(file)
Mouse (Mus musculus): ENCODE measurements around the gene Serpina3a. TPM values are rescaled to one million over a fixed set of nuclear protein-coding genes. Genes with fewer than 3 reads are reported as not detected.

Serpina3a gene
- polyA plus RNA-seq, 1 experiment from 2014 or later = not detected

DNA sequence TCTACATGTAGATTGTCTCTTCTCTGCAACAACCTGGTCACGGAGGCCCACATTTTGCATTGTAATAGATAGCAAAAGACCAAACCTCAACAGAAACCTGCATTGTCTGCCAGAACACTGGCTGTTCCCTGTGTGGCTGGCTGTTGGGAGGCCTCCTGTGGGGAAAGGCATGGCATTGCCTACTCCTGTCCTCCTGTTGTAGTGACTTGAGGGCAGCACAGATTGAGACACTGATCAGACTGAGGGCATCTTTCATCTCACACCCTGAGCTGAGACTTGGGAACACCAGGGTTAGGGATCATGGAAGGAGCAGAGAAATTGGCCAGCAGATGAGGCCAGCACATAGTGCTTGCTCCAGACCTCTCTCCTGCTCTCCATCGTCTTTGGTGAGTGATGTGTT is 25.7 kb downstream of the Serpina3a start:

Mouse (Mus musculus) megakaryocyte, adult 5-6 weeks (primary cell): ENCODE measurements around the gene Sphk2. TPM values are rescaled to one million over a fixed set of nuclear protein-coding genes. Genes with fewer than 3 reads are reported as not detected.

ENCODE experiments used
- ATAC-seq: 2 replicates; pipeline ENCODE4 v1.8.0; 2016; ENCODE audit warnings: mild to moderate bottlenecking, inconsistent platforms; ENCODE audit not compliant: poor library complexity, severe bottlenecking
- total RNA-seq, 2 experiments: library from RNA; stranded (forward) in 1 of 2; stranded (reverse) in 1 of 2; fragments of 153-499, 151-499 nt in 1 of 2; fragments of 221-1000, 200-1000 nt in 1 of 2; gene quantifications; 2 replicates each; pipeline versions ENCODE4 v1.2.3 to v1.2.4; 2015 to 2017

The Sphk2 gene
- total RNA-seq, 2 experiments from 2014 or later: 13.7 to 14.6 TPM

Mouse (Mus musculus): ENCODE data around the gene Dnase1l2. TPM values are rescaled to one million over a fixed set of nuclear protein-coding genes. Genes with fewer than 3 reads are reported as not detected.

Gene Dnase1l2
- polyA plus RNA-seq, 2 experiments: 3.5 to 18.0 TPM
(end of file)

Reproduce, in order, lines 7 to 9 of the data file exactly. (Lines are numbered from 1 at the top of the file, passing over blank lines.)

- ATAC-seq: 2 replicates; pipeline ENCODE4 v1.8.0; 2016; ENCODE audit warnings: mild to moderate bottlenecking, inconsistent platforms; ENCODE audit not compliant: poor library complexity, severe bottlenecking
- total RNA-seq, 2 experiments: library from RNA; stranded (forward) in 1 of 2; stranded (reverse) in 1 of 2; fragments of 153-499, 151-499 nt in 1 of 2; fragments of 221-1000, 200-1000 nt in 1 of 2; gene quantifications; 2 replicates each; pipeline versions ENCODE4 v1.2.3 to v1.2.4; 2015 to 2017

The Sphk2 gene